Speaking Volumes: The Anxiety Of Influence

November 22, 1996

Richard Cockett on Harold Bloom's The Anxiety Of Influence .

My bookshelves are my intellectual odyssey. In the proper Oxford schools manner, Gibbon and Macaulay now gather dust near the floor, and Tocqueville and Machiavelli constitute part of the shelving. Level with the light switch are the English masters - E. P. Thompson whom I love for his passion, Christopher Hill and even Paul Addison. At the top, the cobwebs have to compete with the postmodernists and usually win. Lyotard and Foucault rub spines with the less exotic Harvey and Norris.

But in the midst of all the history books is a small diaspora of literary criticism texts, and it is one of these that I still find the most challenging and frustrating book I have ever read, and reread and reread. A slim, innocent-looking paperback, it remains the most influential book in my life, for good and for ill, and its very subject is the nature of influence - to be precise, The Anxiety of Influence, by Harold Bloom. The subtitle is A Theory of Poetry, for Bloom is essentially a critic and poet himself, specialising in the Romantics, but I read The Anxiety of Influence as a metaphor for anyone writing in the social sciences, and of societies themselves. Bloom's principal concern is the way that poets - all writers - have to wrestle with their predecessors. For Bloom, this is the primary occupation of intellectual life. It is impossible to escape influence, but the question is how we use that influence, and whether we can transcend it to create an original voice. I had written five books and too many articles but was still filled with a nagging sense of unfulfilment by the time I encountered the rolling thunder of Bloom's opening sentences: "Poetic history ... is held to be indistinguishable from poetic influence, since strong poets make that history by misreading one another, so as to clear imaginative space for themselves. My concern is only with strong poets, major figures with the persistence to wrestle with their strong precursors, even to the death. Weaker talents idealise; figures of capable imagination appropriate for themselves."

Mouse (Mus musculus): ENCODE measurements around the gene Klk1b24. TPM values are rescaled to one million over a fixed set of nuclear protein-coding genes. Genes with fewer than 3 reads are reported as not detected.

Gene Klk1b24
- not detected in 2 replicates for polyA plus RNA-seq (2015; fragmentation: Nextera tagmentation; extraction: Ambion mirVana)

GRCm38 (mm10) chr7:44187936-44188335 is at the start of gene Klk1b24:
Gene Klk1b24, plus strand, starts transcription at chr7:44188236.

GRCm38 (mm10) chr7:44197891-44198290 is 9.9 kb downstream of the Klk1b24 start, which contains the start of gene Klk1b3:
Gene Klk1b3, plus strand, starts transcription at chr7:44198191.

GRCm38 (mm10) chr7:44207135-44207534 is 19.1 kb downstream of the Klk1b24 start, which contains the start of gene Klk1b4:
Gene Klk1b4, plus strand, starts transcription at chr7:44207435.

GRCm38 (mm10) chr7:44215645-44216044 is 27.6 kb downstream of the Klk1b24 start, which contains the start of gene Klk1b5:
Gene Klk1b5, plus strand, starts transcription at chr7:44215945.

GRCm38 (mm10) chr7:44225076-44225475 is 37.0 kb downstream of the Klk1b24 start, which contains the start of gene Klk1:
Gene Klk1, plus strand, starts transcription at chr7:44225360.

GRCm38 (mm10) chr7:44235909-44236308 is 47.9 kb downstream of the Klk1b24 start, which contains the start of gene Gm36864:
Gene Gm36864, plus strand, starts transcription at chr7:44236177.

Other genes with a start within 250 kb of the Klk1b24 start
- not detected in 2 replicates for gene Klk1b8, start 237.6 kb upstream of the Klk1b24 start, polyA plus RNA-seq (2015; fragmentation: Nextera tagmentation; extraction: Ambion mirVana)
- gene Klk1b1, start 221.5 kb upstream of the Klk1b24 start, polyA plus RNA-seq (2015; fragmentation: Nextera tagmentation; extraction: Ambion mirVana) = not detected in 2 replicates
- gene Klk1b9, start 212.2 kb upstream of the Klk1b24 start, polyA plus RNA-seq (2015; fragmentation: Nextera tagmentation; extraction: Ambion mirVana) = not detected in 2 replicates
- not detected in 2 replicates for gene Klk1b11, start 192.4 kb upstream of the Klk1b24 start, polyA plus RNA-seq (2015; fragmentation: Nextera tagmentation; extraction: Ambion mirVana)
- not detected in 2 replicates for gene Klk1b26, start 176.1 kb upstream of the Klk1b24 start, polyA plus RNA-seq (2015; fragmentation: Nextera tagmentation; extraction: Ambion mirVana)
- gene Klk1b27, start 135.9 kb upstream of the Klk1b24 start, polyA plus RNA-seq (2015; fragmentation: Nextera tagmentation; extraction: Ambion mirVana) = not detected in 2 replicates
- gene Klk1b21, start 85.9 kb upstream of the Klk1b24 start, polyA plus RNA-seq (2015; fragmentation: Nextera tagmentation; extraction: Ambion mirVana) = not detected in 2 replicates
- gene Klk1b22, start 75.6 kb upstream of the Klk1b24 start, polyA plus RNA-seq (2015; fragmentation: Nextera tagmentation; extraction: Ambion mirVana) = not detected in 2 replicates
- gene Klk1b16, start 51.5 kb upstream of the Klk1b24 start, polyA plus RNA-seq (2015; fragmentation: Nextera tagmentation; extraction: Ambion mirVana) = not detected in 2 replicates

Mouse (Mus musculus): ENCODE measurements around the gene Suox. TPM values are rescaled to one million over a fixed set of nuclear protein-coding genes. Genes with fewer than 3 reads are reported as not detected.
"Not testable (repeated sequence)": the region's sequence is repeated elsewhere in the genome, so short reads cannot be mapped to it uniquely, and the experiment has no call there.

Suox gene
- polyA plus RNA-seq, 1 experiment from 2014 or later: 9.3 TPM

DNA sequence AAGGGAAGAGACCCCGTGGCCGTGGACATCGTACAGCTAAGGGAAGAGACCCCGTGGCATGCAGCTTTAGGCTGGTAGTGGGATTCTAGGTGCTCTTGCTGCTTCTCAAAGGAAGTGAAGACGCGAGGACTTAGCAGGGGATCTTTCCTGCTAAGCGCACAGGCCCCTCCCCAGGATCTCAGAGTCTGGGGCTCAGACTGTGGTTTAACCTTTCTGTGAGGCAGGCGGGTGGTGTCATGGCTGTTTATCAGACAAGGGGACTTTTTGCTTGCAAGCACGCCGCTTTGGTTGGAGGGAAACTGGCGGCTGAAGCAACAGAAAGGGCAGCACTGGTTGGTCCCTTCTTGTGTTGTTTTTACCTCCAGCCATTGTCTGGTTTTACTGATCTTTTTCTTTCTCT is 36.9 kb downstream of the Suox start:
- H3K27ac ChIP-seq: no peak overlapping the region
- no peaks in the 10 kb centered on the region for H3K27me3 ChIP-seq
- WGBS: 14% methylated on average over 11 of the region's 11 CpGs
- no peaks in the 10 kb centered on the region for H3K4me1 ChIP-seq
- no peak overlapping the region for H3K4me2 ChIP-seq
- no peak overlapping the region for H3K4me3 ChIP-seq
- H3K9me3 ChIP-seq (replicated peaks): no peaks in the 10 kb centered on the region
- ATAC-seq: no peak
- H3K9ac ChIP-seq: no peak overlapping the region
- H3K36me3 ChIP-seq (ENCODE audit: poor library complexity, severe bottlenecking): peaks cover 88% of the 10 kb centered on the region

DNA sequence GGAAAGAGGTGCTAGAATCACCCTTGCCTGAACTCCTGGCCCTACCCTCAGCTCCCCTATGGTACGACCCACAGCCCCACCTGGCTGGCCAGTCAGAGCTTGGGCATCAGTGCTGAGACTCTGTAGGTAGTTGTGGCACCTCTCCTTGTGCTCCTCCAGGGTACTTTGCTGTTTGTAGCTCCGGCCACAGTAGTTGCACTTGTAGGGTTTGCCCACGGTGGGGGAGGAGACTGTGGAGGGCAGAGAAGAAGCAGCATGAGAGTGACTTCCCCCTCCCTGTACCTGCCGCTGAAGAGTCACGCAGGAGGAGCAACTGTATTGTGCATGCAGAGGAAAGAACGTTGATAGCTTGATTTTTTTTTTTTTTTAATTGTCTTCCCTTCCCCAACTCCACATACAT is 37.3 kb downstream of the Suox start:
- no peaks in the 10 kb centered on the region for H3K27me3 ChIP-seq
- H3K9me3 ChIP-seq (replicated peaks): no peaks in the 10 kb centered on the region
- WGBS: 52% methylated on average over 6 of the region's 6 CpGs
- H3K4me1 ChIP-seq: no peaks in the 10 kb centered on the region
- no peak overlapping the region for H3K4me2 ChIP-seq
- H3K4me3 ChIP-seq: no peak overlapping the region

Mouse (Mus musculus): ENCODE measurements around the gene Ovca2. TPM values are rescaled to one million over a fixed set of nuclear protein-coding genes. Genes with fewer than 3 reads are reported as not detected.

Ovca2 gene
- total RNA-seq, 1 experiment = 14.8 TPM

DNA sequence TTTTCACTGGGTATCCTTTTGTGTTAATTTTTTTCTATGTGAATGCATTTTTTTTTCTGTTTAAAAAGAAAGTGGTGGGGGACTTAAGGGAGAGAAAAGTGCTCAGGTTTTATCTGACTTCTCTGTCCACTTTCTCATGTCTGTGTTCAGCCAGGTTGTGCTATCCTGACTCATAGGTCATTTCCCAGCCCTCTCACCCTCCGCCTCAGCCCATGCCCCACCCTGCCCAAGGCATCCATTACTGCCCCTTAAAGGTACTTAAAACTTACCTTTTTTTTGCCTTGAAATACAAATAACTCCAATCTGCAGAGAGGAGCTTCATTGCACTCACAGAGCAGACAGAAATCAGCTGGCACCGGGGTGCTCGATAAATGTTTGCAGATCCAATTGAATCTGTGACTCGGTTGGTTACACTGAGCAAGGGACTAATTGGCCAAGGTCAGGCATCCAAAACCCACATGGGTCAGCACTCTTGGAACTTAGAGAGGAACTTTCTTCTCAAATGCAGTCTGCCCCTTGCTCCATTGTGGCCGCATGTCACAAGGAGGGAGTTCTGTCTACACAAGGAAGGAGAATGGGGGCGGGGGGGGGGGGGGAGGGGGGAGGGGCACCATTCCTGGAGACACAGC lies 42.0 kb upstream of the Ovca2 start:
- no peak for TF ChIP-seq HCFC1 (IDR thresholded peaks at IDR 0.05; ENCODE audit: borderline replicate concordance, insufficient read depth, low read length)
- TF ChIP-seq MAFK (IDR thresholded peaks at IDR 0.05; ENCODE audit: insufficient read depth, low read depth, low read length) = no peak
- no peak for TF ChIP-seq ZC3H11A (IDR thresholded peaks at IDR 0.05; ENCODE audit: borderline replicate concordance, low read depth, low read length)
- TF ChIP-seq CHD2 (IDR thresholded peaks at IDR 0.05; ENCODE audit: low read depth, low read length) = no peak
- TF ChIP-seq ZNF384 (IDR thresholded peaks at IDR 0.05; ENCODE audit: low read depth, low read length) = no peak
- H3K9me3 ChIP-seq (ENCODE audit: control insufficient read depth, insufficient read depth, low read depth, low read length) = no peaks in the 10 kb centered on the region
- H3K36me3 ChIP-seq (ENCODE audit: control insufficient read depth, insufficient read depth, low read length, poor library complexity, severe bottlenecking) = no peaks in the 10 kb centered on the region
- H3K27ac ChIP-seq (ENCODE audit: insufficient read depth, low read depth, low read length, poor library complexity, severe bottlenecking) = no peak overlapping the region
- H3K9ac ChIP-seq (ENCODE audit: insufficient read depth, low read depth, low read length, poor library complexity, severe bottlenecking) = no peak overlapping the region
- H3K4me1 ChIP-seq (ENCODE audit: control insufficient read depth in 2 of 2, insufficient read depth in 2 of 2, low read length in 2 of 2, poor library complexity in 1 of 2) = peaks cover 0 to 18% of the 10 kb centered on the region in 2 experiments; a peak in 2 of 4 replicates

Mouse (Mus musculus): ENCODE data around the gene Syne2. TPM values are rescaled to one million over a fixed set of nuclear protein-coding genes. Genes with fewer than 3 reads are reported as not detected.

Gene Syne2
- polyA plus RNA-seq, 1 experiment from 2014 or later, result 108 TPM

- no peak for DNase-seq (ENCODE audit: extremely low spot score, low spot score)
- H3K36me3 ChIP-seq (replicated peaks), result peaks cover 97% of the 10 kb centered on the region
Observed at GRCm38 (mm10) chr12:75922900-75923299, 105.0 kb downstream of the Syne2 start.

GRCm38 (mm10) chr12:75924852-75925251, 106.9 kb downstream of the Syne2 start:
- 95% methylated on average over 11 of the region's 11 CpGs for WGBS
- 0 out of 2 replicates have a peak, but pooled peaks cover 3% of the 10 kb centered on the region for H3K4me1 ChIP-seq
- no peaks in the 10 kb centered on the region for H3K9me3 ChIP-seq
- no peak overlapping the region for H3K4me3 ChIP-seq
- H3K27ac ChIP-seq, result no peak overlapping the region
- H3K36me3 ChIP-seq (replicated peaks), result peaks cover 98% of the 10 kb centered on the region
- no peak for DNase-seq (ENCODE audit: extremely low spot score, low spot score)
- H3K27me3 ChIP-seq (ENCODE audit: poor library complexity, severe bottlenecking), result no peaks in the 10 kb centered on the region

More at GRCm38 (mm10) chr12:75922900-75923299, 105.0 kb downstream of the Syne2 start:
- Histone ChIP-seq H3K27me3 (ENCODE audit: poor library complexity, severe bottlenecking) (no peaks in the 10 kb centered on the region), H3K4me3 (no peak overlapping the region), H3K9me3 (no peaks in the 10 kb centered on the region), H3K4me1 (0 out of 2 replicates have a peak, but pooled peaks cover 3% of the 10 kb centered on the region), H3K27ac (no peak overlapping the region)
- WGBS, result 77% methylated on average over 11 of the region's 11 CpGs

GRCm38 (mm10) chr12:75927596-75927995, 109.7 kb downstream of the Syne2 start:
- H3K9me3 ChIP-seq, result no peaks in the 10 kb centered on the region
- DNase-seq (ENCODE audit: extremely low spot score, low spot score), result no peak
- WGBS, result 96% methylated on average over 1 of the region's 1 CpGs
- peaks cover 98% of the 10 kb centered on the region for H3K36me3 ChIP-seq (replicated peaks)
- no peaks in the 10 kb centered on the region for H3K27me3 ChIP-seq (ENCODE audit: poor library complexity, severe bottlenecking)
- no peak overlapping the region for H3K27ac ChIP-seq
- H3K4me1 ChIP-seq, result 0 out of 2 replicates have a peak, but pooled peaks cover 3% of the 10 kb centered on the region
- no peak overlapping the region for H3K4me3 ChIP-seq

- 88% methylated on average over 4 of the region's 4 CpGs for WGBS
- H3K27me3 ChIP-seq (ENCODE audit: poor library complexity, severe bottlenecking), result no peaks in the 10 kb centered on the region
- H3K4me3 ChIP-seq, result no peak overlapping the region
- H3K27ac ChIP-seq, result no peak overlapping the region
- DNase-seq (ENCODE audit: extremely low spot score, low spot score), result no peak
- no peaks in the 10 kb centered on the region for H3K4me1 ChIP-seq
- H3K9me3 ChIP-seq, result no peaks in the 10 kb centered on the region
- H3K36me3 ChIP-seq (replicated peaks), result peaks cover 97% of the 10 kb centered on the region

"Strong poets" can exist in any field. Academics are especially prone to fail Bloom's test of a strong poet, and historians in particular. I had buried myself in books and archives and footnotes for years and had produced "sound scholarship" - but then we are trained to appropriate. All my books, from the dust by the skirting board to the cobwebs on the ceiling, are my "precursors" - but Bloom's challenge is to ask whether I had ever achieved enough distance between them and my own writing to say what I think, rather than merely providing thinly veiled commentaries on everybody else. The answer, as I quickly came to see, was an emphatic "no".

So Bloom has rationalised my sense of dissatisfaction, and provided me with a spur to the future. He writes about the value of "radical discontinuity", the break that you have to make with your precursors to become a strong writer; an enormous and rather daunting risk to one schooled in the cautious empirical traditions of English history writing. But that is precisely what made Gibbon and E. P. Thompson such strong writers and good historians - and Bloom himself such an effective critic. Britain itself is beset, to a greater degree than any other country, by The Anxiety of Influence, so I also read it as a critique of our own times. Most political and social debate in this country is a commentary - a Bloomian "misreading" - on our past. Should we go into Europe and surrender our historic sovereignty? Should we abolish the House of Lords? These are all questions about our national, institutional precursors, about a relationship with our own history. Britain, governed as it is by the Zeitgeist of the Whig dictum "reform to preserve", has always been cruelly averse to the poetics of "radical discontinuity", at the cost of ossification and complacency. We now "appropriate" Japanese working methods, but we surrendered any chances of becoming a "strong" nation in the Bloomian sense decades ago - and now enter the 21st century with an 18th-century constitution.

Everyone in the social sciences should read Bloom's subversive little book; there is no greater critique of the process of thinking and creation.

Richard Cockett is lecturer in history, Royal Holloway, University of London.

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